Building Your First Windows Azure Cloud Application with Visual Studio 2008

In a previous post, I introduced the Azure Services Platform, and provided step-by-step procedures for getting started with Azure. It can take a bit of time downloading the tools and SDKs and redeeming invitation tokens, but once that’s all done, it’s remarkably simple and fast to build, debug, run, and deploy applications and services to the cloud. In this post, I’ll walk through the process for creating a simple cloud application with Visual Studio 2008.

You don’t need to sign up for anything or request any invitation tokens to walk through the steps in this post. Once you’ve installed the Windows Azure Tools for Microsoft Visual Studio July 2009 CTP and related hotfixes as described in my previous post, you’ll have the necessary templates and runtime components for creating and testing Windows Azure projects. (Of course, your Azure account and services must be set up to actually deploy and run in the cloud, which I’ll cover in a future post.)

Installing the Windows Azure Tools for Microsoft Visual Studio July 2009 CTP provides templates that simplify the process of developing a Windows Azure application. It also installs the Windows Azure SDK, which provides the cloud on your desktop. This means you can build applications on your local machine and debug them as if they were running in cloud. It does this by providing Development Fabric and Development Storage services that simulate the cloud environment on your local machine. When you’re ready, it then takes just a few clicks to deploy to the real cloud.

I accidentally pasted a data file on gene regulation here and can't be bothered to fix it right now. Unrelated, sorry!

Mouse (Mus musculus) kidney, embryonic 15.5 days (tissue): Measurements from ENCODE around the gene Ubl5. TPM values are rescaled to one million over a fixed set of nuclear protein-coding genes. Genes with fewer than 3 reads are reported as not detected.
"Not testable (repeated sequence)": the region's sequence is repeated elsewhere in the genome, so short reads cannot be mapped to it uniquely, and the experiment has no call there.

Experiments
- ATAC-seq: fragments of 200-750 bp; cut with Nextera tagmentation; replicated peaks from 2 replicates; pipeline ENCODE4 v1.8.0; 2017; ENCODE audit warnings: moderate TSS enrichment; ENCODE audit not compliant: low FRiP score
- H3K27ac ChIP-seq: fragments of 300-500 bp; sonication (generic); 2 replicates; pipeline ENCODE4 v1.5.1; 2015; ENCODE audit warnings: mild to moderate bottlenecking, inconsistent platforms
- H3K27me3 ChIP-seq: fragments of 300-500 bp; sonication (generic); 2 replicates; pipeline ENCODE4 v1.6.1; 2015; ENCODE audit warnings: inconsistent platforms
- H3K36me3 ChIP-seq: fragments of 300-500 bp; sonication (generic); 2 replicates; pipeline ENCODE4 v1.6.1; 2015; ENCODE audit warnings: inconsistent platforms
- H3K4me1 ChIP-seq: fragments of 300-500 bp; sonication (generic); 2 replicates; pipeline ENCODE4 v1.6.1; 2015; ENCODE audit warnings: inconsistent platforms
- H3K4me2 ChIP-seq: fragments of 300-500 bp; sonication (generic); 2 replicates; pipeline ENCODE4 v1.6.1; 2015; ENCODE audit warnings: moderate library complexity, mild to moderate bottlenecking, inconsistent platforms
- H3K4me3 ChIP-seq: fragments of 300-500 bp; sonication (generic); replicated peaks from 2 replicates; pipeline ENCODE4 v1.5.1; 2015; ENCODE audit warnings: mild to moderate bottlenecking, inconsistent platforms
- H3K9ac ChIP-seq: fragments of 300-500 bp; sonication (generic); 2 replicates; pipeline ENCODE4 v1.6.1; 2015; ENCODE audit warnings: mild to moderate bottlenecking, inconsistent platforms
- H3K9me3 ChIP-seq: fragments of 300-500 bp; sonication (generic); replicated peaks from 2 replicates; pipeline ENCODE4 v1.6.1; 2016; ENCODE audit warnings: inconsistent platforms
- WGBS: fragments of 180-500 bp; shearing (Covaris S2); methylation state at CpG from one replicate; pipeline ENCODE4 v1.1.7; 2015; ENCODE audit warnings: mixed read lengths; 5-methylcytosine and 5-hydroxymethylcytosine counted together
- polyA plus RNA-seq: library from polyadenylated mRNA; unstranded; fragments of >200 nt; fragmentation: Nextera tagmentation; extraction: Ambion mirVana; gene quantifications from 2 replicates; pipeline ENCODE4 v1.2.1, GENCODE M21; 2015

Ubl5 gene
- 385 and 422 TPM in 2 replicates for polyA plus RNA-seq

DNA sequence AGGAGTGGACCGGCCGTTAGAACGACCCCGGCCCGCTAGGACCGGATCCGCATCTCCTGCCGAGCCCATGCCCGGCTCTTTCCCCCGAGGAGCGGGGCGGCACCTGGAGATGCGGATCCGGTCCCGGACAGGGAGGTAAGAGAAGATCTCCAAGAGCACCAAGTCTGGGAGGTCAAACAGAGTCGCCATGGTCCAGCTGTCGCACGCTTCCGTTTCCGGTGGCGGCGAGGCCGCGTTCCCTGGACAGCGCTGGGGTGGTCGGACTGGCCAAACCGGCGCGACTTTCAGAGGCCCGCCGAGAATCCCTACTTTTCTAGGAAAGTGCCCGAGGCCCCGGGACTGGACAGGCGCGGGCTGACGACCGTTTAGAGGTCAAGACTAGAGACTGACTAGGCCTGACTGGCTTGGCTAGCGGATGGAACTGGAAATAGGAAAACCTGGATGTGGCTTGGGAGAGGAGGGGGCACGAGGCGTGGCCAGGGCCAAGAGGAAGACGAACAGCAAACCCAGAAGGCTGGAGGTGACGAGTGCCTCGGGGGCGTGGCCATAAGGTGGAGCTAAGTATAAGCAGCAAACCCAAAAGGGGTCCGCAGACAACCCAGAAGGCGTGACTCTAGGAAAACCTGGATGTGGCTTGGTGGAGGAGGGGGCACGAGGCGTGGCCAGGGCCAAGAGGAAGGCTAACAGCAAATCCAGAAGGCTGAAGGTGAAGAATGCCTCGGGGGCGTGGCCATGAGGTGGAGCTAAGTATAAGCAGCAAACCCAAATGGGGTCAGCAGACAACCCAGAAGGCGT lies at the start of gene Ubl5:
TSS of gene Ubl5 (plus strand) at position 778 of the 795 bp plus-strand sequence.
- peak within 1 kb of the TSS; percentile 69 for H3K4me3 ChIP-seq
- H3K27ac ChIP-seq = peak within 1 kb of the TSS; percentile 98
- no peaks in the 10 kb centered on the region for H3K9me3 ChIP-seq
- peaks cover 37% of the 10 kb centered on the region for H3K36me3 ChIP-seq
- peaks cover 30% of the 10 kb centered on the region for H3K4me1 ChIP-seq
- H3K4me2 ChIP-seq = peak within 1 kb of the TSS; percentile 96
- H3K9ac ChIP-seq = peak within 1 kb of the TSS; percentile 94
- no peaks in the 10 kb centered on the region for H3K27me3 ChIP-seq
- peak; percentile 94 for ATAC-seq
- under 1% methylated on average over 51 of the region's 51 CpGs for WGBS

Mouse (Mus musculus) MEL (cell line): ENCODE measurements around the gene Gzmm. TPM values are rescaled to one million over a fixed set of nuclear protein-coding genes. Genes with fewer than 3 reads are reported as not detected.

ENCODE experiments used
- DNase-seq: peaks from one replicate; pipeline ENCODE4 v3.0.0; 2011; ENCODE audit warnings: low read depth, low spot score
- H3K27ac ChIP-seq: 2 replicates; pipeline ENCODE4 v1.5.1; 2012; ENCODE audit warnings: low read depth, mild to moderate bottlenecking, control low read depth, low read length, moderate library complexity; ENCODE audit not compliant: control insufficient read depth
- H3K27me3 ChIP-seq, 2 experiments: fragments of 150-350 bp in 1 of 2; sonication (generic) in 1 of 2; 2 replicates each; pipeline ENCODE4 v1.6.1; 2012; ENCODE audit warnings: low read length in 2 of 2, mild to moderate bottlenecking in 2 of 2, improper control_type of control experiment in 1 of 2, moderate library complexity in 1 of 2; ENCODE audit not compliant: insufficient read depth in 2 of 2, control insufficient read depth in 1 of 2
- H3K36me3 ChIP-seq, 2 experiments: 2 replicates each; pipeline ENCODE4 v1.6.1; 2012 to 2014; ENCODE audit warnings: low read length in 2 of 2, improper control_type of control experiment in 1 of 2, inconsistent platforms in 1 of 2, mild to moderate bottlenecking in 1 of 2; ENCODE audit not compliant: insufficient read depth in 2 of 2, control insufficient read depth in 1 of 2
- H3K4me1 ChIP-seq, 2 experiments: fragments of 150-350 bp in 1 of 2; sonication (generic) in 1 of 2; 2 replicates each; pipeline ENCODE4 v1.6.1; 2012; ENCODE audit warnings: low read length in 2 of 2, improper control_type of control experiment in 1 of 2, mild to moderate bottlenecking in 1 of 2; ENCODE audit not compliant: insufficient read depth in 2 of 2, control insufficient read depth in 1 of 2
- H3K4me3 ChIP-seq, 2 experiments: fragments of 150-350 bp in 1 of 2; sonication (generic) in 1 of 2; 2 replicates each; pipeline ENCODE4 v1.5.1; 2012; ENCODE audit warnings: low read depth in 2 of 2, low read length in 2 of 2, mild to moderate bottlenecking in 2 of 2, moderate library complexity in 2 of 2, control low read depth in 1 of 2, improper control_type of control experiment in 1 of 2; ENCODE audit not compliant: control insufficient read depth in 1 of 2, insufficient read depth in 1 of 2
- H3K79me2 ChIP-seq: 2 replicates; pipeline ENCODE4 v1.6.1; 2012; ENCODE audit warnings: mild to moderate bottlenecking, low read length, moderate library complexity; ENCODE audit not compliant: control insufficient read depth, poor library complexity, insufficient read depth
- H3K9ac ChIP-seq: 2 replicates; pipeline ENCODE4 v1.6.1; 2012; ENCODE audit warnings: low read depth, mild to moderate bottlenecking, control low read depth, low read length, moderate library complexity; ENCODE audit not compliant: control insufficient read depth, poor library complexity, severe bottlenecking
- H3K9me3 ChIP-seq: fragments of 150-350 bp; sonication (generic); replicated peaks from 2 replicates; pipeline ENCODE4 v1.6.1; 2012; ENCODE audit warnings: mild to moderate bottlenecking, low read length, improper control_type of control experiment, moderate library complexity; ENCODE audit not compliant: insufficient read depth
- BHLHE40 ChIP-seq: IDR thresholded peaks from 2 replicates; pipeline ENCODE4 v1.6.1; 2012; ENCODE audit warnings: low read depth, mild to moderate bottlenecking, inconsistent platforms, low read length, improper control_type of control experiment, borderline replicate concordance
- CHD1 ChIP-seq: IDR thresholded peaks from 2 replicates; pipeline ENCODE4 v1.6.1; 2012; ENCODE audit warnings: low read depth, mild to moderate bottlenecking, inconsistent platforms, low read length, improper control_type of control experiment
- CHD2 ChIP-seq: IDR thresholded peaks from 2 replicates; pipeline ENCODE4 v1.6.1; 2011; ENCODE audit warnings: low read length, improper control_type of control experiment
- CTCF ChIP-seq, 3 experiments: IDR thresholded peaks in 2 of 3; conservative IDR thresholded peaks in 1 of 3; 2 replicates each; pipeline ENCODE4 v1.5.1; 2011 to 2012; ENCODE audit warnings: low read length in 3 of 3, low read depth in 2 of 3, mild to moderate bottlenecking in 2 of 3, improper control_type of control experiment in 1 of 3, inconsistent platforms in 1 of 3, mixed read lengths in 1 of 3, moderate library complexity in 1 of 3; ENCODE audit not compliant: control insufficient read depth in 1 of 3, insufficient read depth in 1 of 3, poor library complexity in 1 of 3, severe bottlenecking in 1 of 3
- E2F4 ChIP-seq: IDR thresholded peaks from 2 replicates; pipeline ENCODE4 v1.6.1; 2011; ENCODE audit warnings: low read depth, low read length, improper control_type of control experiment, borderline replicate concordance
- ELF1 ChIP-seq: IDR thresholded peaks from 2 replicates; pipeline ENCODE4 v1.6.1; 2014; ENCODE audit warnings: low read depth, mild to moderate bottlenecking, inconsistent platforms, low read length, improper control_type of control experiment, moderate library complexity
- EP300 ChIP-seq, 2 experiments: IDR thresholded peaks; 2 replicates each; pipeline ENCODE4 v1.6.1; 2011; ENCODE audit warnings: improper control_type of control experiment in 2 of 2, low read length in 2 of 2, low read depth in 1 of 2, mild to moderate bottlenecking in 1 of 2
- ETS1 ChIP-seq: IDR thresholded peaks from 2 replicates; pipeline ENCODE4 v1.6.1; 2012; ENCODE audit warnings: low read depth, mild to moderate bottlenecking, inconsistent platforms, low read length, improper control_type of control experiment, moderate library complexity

Let’s dive in!

Start Visual Studio 2008, and begin a new project. Scroll to the new Cloud Service project type, select the Cloud Service template, and name the project HelloCloud.


When you choose the Cloud Service template, you are creating at least two projects for your solution: the cloud service project itself, and any number of hosted role projects which Visual Studio prompts for with the New Cloud Service Project dialog. There are three types of role projects you can have, but the one we’re interested in is the ASP.NET Web Role. Add an ASP.NET Web Role to the solution from the Visual C# group and click OK.


We now have two separate projects in our solution: a Cloud Service project named HelloCloud, and an ASP.NET Web Role project named WebRole1:


The HelloCloud service project just holds configuration information for hosting one or more role projects in the cloud. Its Roles node in Solution Explorer presently indicates that it’s hosting one role, which is our WebRole1 ASP.NET Web Role. Additional roles can be added to the service, including ASP.NET Web Roles that host WCF services in the cloud, but we’ll cover that in a future post. Note also that it’s set as the solution’s startup project.

The project contains two XML files named ServiceDefinition.csdef and ServiceConfiguration.cscfg. Together, these two files define the roles hosted by the service. Again, for our first cloud application, they currently reflect the single ASP.NET Web Role named WebRole1:


<?xml version="1.0"?>
<ServiceConfiguration serviceName="HelloCloud" xmlns="">
<Role name="WebRole1">
<Instances count="1" />
<ConfigurationSettings />